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Encountering Nazi Tourism Sites




ISBN 9781138097339
Published August 8, 2019 by Routledge
206 Pages - 52 B/W Illustrations

 
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Book Description

Encountering Nazi Tourism Sites explores how the terrible legacy of Nazi criminality is experienced by tourists, bridging the gap between cultural criminology and tourism studies to make a significant contribution to our understanding of how Nazi criminality is evoked and invoked in the landscape of modern Germany.

This study is grounded in fieldwork encounters with memorials, museums and perpetrator sites across Germany and the Netherlands, including Berlin Holocaust memorials and museums, the Anne Frank House, the Wannsee House, Wewelsburg Castle and concentration camps. At the core of this research is a respect for each site’s unique physical, architectural or curatorial form and how this enables insights into different aspects of the Holocaust. Chapters grapple with themes of authenticity, empathy, voyeurism and vicarious experience to better comprehend the possibilities and limits of affective encounters at these sites.

This will be of great interest to upper level students and researchers of criminology, Holocaust studies, museology, tourism studies, memorialisation studies and the burgeoning field of ‘difficult’ heritage.

Table of Contents

List of figures

Acknowledgements

Introduction: surveying the Holocaust tourism memorial field in Germany

1 Profane splendour: the Wannsee House

2 The Topography of Terror: the foundations of Nazi rule

3 Wewelsburg Castle: against an SS phantasia

4 The Anne Frank House/Museum

5 Concentration camp tourism in Germany: two encounters

6 The Jewish Museum Berlin: encountering trauma

7 Berlin Holocaust memorials: marking past atrocity in the space of the city

Conclusion: Nazi crime-related tourism in contemporary Germany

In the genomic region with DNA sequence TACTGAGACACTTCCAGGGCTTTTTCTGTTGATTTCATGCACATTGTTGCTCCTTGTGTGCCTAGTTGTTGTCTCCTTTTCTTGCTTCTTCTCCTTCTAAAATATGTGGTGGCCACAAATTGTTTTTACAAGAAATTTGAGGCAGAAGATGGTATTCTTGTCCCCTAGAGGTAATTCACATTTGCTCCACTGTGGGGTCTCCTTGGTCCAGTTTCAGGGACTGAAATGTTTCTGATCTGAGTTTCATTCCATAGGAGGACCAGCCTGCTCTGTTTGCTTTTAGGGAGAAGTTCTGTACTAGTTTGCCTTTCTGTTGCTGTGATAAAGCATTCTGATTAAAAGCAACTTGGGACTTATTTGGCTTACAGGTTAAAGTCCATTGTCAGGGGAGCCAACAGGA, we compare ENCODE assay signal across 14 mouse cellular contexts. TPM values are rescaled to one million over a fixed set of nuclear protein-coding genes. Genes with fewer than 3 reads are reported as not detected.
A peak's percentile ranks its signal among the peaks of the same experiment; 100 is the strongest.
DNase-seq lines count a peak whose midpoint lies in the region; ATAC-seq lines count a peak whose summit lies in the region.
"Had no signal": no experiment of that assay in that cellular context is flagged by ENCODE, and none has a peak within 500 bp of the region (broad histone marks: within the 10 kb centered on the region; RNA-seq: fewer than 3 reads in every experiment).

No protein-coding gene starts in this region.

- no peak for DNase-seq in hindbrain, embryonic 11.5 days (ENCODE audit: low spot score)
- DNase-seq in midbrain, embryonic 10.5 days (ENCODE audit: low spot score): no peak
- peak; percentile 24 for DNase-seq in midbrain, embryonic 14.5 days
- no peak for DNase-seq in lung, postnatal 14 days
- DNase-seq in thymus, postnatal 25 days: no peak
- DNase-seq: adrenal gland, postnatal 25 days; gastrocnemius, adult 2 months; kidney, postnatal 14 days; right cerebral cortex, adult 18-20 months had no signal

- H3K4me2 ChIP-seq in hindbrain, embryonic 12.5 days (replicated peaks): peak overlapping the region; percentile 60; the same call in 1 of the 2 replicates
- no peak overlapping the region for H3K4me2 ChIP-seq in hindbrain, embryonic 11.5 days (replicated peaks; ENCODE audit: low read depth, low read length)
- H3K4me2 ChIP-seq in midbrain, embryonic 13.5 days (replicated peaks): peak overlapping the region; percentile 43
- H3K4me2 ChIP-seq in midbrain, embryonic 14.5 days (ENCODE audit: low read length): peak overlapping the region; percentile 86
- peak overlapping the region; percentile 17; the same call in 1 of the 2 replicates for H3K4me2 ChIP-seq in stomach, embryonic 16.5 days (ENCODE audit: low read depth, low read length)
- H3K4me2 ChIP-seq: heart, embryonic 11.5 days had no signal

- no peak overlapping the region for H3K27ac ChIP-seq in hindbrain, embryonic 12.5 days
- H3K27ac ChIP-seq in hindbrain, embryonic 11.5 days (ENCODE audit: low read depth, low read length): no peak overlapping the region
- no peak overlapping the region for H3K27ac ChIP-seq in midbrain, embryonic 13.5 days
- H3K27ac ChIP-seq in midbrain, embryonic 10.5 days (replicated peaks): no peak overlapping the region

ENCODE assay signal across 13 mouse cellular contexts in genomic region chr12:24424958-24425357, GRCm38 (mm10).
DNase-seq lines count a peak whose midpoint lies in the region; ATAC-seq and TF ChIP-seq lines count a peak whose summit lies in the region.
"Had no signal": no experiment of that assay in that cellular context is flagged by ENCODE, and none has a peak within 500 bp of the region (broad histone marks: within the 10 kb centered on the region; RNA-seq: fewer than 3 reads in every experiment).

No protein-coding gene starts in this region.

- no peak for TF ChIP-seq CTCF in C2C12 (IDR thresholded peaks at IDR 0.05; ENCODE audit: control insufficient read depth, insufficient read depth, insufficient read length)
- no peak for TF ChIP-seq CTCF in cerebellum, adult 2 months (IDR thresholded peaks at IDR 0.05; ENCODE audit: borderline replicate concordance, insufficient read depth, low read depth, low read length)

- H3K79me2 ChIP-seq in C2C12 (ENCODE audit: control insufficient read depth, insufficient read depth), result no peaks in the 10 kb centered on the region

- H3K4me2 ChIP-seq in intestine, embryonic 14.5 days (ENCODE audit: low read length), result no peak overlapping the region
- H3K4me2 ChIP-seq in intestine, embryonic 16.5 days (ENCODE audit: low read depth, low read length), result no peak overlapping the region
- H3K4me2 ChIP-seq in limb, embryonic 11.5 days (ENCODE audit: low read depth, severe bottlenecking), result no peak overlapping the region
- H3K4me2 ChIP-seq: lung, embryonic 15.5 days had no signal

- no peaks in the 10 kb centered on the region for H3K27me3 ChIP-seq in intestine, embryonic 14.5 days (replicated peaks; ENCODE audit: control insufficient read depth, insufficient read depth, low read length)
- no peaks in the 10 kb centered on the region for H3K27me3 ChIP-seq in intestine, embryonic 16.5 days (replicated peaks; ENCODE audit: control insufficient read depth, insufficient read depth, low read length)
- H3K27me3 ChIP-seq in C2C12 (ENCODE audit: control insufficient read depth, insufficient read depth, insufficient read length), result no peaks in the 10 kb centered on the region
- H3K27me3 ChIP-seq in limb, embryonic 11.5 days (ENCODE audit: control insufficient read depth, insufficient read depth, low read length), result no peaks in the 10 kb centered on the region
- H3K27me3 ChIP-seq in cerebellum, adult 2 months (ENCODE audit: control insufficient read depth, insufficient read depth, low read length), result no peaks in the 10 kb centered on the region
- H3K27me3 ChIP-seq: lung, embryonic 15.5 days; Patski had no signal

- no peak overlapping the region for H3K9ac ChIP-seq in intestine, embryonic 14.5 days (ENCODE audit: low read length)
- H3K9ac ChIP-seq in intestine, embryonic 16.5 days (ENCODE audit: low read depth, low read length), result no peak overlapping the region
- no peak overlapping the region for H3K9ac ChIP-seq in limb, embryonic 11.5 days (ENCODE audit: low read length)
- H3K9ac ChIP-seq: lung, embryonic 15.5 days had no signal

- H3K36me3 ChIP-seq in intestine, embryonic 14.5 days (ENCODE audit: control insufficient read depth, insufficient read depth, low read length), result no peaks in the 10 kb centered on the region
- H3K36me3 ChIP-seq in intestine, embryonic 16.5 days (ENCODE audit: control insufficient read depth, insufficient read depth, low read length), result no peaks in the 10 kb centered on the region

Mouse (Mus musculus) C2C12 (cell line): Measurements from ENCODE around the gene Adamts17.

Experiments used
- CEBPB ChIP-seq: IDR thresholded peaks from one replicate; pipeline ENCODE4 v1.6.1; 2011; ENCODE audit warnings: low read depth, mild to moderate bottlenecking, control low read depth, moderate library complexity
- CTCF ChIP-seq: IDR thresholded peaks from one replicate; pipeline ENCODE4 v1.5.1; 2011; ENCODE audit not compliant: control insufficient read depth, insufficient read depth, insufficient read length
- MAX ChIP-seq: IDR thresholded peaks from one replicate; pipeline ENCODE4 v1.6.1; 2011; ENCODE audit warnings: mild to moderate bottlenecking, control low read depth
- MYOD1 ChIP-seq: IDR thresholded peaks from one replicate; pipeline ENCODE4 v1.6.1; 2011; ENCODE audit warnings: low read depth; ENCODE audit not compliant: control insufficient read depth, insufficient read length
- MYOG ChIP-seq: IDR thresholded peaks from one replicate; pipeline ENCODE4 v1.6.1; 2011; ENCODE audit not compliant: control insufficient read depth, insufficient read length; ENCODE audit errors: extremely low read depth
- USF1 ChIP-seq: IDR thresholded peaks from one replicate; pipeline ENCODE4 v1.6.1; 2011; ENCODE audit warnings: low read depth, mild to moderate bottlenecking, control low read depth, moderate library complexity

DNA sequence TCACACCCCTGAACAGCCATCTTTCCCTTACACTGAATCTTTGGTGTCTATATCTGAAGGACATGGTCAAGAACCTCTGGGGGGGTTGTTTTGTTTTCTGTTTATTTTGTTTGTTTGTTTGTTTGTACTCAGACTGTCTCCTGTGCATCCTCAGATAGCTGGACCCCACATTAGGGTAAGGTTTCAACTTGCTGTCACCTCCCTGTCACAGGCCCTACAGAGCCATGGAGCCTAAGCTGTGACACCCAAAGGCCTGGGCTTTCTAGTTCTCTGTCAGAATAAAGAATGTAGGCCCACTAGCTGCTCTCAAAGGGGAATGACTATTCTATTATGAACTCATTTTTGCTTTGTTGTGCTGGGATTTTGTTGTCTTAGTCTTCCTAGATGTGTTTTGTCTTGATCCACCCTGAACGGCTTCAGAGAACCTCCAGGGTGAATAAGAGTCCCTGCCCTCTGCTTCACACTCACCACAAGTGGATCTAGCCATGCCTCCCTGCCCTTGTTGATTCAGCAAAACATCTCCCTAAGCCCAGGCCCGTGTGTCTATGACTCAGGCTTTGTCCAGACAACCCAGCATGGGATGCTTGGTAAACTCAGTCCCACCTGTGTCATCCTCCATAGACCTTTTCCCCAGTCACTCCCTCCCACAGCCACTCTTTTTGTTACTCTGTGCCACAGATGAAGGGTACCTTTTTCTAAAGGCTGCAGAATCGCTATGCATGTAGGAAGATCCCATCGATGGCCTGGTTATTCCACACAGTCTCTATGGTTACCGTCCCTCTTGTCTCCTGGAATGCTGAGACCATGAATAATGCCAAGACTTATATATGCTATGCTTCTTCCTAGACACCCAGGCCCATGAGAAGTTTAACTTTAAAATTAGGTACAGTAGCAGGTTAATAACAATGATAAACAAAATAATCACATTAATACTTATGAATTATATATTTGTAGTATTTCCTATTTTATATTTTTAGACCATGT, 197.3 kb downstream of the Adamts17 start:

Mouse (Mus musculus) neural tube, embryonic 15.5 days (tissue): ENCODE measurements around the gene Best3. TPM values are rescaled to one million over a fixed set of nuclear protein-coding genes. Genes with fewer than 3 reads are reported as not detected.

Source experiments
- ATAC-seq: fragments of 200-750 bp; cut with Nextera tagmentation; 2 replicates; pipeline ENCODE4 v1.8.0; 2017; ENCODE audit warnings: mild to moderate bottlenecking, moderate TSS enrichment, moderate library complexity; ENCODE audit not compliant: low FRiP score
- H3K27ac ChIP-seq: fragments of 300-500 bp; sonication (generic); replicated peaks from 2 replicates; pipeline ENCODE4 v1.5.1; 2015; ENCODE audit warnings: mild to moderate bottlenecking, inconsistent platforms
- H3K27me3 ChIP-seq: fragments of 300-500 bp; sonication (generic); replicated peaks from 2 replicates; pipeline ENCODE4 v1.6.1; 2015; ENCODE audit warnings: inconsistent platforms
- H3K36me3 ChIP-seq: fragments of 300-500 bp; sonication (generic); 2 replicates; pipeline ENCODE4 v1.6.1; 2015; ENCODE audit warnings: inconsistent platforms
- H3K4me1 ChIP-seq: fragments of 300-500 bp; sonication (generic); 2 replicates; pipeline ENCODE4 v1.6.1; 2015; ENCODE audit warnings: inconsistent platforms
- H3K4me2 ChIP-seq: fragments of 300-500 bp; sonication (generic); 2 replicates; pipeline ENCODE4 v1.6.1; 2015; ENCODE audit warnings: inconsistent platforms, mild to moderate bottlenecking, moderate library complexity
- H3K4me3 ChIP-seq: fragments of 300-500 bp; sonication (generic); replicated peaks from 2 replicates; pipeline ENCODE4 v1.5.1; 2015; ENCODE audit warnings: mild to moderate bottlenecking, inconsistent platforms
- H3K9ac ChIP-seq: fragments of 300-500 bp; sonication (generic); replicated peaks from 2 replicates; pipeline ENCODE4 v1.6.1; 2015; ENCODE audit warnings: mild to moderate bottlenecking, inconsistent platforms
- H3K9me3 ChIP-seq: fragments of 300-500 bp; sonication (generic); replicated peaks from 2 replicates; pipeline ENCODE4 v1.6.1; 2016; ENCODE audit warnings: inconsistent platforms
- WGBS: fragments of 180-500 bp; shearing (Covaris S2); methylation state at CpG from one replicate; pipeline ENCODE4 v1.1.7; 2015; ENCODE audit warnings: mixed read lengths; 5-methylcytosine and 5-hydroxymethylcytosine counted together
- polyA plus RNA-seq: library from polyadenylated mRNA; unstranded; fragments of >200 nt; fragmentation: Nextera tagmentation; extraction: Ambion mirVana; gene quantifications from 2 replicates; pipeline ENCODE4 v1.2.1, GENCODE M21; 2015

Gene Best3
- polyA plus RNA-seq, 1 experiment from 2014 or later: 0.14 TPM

Index

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Author(s)

Biography

Derek Dalton is an Associate Professor conducting research into gay hate homicide, the representation of homosexuality in popular culture, and crime-themed tourism and memorialisation. He lives in South Australia, loves dogs and going to the cinema to see arthouse films.

Reviews

'By focusing on the nature of remembrance at sites located within Germany, Encountering Nazi Tourism Sites lends a fresh perspective to the emerging study of tourism that commemorates the victims and exposes the perpetrators of the Holocaust. Derek Dalton recalls both the immense bureaucratic apparatus that made mass murder possible, as well as the considerable challenges facing the institutions charged with presenting this difficult history to subsequent generations. His engaging prose recalls both infamous and more obscure locations on the itinerary of Holocaust tourism, showing how each conveys unique lessons – and runs particular risks – in efforts to educate visitors about the nature of state-sponsored brutality.'

Professor Daniel P. Reynolds, Grinnell College, Iowa, USA

'With his incisive new study, Encountering Nazi Tourism Sites, Derek Dalton once again pushes the boundaries of dark tourism scholarship, highlighting his unique criminological contributions to an evolving field. In his meticulous and eloquent book, he traverses multiple memorial sites, capturing their diversity, and unpacking their challenges, achievements and limitations with staggering clarity. In doing so, Encountering Nazi Tourism Sites eschews simple interpretations of Holocaust tourism and memorialisation, instead offering the reader bold encouragement to think beyond accepted accounts to provide a sweeping scrutiny of complex encounters. This essential book will move the reader with its sensitive analysis of the links between memorials and the foundations of remembrance that at their heart carry the terrible weight of death. Derek Dalton never loses sight of this significance, it drives his inquiry and is an issue carefully balanced throughout the pages of this extraordinary book. This is a searching, compelling and perceptive study of a difficult subject.'

Rebecca Scott Bray, Associate Professor of Criminology and Socio-Legal Studies, University of Sydney, Australia